Rating: size=bad, isolation=good, privilege=good, danger=low, utility=good.
Technically reliability=low because the message disappears when the server goes down, but in many situations that would actually be a good thing. The rating "size=bad" is easy to understand: effectively there's only one bit of information (yes/no) that Session#2 is getting by checking IS_USED_LOCK(). However, one-bit signals are great for lots of applications so this would still fit in a toolkit if it weren't for The Great GET_LOCK Showstopper. Namely, you can only have one GET_LOCK at a time.

Now for the good news. Multiple GET_LOCK invocations are on their way. The person to thank (and I say "thank" because this was a contribution done to the whole community) is Konstantin Osipov, who wrote a patch and a blog post -- "MySQL: multiple user level locks per connection". As I understand matters, this was a basis for the code that is coming in a future MySQL version and is now in the MySQL 5.7.5 manual. Konstantin Osipov, by the way, nowadays writes for the Tarantool NoSQL DBMS and Lua application server, to which I am pleased to contribute in small ways.

5. System variables.
Session#1 says SET @@variable_name = 'message'. Session#2 says target = @@variable_name.
Rating: size=bad, isolation=good, privilege=good, danger=high, utility=good.
The system variable must be a string, must be dynamically writable, and must not change the server's behaviour if you write a bad value. Only one item does all that: @@init_connect. It's actually easy to ensure that changes to @@init_connect won't affect its official purpose -- just put the message /* inside a comment */. However, I still rate it as danger=high because anybody could overwrite the message inadvertently.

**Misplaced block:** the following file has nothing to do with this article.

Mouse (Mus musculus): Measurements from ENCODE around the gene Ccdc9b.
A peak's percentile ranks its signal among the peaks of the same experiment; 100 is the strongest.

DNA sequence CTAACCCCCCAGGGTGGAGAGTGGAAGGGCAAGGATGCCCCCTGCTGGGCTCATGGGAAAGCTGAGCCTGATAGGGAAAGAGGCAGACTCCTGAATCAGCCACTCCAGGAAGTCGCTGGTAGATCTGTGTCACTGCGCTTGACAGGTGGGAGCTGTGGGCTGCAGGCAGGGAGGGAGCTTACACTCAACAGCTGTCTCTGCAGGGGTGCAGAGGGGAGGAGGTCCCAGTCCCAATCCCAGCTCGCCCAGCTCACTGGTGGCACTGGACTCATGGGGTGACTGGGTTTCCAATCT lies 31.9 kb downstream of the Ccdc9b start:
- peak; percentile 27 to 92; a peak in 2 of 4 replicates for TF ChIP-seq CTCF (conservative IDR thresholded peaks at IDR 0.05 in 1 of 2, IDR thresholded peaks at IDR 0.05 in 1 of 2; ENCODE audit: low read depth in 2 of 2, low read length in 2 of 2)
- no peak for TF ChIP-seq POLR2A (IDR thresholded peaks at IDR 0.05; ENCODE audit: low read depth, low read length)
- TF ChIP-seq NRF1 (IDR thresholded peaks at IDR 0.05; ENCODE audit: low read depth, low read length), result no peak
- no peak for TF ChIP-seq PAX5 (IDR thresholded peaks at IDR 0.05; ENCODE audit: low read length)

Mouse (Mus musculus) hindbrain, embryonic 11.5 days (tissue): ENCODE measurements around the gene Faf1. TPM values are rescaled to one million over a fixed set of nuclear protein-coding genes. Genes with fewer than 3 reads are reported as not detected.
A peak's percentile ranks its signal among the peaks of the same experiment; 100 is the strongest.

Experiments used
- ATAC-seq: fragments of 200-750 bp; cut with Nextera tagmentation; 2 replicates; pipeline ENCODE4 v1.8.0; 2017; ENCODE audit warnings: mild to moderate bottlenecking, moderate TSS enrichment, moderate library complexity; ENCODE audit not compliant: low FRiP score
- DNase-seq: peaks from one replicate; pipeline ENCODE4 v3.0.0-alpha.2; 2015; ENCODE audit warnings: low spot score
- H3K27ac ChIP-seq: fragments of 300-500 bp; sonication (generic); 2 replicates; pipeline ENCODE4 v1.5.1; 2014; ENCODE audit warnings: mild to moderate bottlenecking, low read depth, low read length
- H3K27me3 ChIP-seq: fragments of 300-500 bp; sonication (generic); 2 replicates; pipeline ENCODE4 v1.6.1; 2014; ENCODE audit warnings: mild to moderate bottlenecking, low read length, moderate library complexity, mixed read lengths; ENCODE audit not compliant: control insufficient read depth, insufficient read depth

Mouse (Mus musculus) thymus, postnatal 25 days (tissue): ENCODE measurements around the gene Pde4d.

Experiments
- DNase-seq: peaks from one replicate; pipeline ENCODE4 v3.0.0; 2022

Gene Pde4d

And the winner, as far as we're concerned, is ... #5 System variables. Remember, Ocelot is supplying a debugger for MySQL/MariaDB routines. It would be a pretty poor debugger that used a message mechanism that wouldn't work with functions, so mechanism#1 and mechanism#3 are out. The GET_LOCK of mechanism#4 is in fact used by a different debugger, but in my opinion that means it's hard to have two debugger sessions on the same server, or to run without pausing after every statement. So our implementation involves setting @@init_connect.

If you want to see our implementation, here is how (on Linux).

Download, install, and start ocelotgui. The instructions are in the file at (just scroll past the list of files). Connect to a MySQL/MariaDB server as a user with privileges to create databases and tables, and execute routines. Then type in, on the statement widget


After this, you actually won't need ocelotgui any more. So, although I think the real "demo" would be to use the debugger now that you've installed it, I'll show how to use pipes with the mysql client instead.

Start a shell. Start mysql. You need the SUPER privilege, and the EXECUTE privilege for routines in the xxxmdbug database. Send a message.

MariaDB [(none)]> call xxxmdbug.dbms_pipe_send('channel#1','message');
Query OK, 0 rows affected (0.00 sec)

Start a second shell. Receive a message.

MariaDB [(none)]> call xxxmdbug.dbms_pipe_receive
    -> ('channel#1',1,@message_part_1,@message_part_2);
Query OK, 0 rows affected (0.00 sec)

MariaDB [(none)]> select @message_part_1;
| @message_part_1 |
| message         |
1 row in set (0.00 sec)

You can see how it's implemented by saying

FROM information_schema.routines
WHERE routine_schema = 'xxxmdbug'
AND routine_name like 'dbms_pipe_%';

The dbms_pipe_send and dbms_pipe_receive routines are GPL and copyrighted by Hewlett-Packard.